US6379833B1 (en) 1998-08-07 2002-04-30 Institute Of Gas Technology Alternative electrode supports and gas distributors for molten carbonate fuel cell applications
US6586135B2 (en) * 2001-03-21 2003-07-01 Wilson Greatbach Ltd. Electrochemical cell having an electrode with a dicarbonate additive in the electrode active mixture
US6605385B2 (en) * 2001-03-22 2003-08-12 Wilson Greatbatch Ltd. Electrochemical cell having an electrode with a carbonate additive in the electrode active mixture
US20040105773A1 (en) * 1999-11-18 2004-06-03 Proton Energy Systems, Inc. High differential pressure electrochemical cell
US20050250003A1 (en) * 2002-08-09 2005-11-10 Proton Energy Systems, Inc. Electrochemical cell support structure
US20060151318A1 (en) * 2005-01-11 2006-07-13 Jin-Hwan Park Electrode for electrochemical cell, method of manufacturing the same, and electrochemical cell includng the electrode
US20080241691A1 (en) * 2007-03-31 2008-10-02 Sanyo Electric Co., Ltd. Sintered substrate and alkaline storage battery using the substrate
US7597715B2 (en) 2005-04-21 2009-10-06 Biomet Manufacturing Corp. Method and apparatus for use of porous implants
US7635447B2 (en) 2006-02-17 2009-12-22 Biomet Manufacturing Corp. Method and apparatus for forming porous metal implants
US20100196778A1 (en) * 2007-12-28 2010-08-05 Doosan Heavy Industries & Construction Co., Ltd. Manufacturing method of porous metal electrode for molten carbonate fuel cells using dry process
US8021432B2 (en) 2005-12-05 2011-09-20 Biomet Manufacturing Corp. Apparatus for use of porous implants
US8066778B2 (en) 2005-04-21 2011-11-29 Biomet Manufacturing Corp. Porous metal cup with cobalt bearing surface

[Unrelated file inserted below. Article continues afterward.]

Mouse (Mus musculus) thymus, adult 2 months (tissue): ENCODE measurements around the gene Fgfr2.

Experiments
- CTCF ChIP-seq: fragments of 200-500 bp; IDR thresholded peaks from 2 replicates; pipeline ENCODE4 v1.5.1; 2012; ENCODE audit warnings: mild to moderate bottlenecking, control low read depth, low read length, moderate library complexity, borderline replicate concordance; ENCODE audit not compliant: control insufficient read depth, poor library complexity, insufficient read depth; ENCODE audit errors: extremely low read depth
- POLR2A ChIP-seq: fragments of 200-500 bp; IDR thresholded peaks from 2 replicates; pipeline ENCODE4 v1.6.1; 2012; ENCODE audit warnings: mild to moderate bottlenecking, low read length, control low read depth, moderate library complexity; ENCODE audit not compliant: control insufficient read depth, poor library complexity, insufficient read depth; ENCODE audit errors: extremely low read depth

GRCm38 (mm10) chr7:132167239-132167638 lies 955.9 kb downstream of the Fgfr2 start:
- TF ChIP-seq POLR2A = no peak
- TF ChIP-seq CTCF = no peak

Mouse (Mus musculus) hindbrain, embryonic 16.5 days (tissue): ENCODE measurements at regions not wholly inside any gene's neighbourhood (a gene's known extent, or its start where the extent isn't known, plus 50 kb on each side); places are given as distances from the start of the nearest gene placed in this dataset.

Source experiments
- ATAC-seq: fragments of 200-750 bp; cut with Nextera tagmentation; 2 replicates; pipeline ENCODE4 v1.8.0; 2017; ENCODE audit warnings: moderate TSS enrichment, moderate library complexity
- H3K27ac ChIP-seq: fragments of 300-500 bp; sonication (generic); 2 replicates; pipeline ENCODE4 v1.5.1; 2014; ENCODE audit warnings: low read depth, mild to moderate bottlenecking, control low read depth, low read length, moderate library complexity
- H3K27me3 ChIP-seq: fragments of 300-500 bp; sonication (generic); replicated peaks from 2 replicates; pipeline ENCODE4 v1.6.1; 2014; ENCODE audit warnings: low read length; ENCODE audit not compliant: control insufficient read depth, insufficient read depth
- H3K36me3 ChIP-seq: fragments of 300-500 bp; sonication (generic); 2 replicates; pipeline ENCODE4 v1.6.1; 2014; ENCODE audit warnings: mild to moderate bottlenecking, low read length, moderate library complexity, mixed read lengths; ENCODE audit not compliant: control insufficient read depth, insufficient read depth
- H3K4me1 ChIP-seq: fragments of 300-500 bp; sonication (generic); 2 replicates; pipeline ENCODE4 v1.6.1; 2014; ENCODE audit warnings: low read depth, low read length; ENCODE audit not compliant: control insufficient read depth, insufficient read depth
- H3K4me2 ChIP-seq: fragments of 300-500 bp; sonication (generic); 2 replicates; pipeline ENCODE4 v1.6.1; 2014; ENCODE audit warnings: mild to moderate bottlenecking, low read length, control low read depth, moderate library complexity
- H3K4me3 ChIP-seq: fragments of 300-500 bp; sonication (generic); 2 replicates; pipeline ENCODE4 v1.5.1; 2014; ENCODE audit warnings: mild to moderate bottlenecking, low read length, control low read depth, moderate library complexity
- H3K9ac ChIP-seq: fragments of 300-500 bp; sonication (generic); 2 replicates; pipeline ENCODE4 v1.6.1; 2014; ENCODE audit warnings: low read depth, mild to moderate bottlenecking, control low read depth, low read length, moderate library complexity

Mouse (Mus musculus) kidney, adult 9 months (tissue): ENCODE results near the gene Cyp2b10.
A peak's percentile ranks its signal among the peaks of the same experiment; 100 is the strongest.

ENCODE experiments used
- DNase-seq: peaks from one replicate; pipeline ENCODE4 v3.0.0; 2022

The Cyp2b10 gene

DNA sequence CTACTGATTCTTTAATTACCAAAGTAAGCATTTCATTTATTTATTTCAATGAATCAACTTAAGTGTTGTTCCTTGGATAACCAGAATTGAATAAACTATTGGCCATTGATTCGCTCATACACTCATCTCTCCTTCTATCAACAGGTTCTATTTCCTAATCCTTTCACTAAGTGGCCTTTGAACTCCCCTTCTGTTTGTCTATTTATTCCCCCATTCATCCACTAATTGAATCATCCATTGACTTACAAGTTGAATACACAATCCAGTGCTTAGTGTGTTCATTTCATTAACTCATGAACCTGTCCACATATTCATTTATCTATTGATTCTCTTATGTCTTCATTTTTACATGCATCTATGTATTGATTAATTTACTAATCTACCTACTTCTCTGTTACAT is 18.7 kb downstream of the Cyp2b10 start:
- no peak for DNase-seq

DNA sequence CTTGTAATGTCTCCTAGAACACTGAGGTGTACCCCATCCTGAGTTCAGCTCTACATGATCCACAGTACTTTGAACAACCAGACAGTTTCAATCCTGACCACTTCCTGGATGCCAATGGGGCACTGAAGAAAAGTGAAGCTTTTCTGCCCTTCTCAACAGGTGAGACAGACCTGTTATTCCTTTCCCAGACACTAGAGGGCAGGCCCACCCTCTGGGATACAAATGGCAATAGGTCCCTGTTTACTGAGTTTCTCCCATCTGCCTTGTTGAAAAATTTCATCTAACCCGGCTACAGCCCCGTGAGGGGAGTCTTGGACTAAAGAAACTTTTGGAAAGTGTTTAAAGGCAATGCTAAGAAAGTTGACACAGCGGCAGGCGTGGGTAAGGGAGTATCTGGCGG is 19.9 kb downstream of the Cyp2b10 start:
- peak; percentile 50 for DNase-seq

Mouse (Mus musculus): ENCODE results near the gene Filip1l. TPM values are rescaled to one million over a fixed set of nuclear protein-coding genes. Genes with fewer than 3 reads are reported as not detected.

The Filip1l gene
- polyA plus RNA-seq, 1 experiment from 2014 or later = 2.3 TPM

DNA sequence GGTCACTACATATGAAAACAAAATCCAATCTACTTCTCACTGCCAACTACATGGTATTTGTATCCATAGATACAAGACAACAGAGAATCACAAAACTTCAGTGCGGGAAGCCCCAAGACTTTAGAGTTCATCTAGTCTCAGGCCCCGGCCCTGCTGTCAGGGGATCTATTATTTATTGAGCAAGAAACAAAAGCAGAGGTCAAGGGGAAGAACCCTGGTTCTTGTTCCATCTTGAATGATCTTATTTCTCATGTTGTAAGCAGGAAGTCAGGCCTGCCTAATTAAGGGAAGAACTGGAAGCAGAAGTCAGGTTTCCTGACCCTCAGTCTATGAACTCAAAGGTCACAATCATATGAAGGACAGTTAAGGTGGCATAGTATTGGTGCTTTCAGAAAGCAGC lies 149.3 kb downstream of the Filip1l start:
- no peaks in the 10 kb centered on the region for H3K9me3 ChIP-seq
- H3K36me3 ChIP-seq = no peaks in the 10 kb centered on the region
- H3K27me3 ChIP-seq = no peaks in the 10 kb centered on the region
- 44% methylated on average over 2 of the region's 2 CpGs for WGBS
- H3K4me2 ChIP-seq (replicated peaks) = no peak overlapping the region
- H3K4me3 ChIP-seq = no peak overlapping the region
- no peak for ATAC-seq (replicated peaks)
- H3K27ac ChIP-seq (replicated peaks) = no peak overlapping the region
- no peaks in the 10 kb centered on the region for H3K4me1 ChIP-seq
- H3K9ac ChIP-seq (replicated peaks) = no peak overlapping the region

US8123814B2 (en) 2001-02-23 2012-02-28 Biomet Manufacturing Corp. Method and appartus for acetabular reconstruction
RU2446514C1 (en) * 2011-01-13 2012-03-27 Открытое акционерное общество "УРАЛЬСКИЙ ЭЛЕКТРОХИМИЧЕСКИЙ КОМБИНАТ" Method to manufacture base of electrode of alkaline fuel element of matrix type
US8266780B2 (en) 2005-04-21 2012-09-18 Biomet Manufacturing Corp. Method and apparatus for use of porous implants
US8292967B2 (en) 2005-04-21 2012-10-23 Biomet Manufacturing Corp. Method and apparatus for use of porous implants
US8383033B2 (en) 2009-10-08 2013-02-26 Biomet Manufacturing Corp. Method of bonding porous metal to metal substrates

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Cited By (40)

* Cited by examiner, † Cited by third party
Publication number Priority date Publication date Assignee Title
US4283844A (en) * 1979-08-16 1981-08-18 Hughes Aircraft Company Method of making battery electrode structure
US4390447A (en) * 1980-08-07 1983-06-28 Varta Batterie Aktiengesellschaft Manufacturing process for nickel (II) hydroxide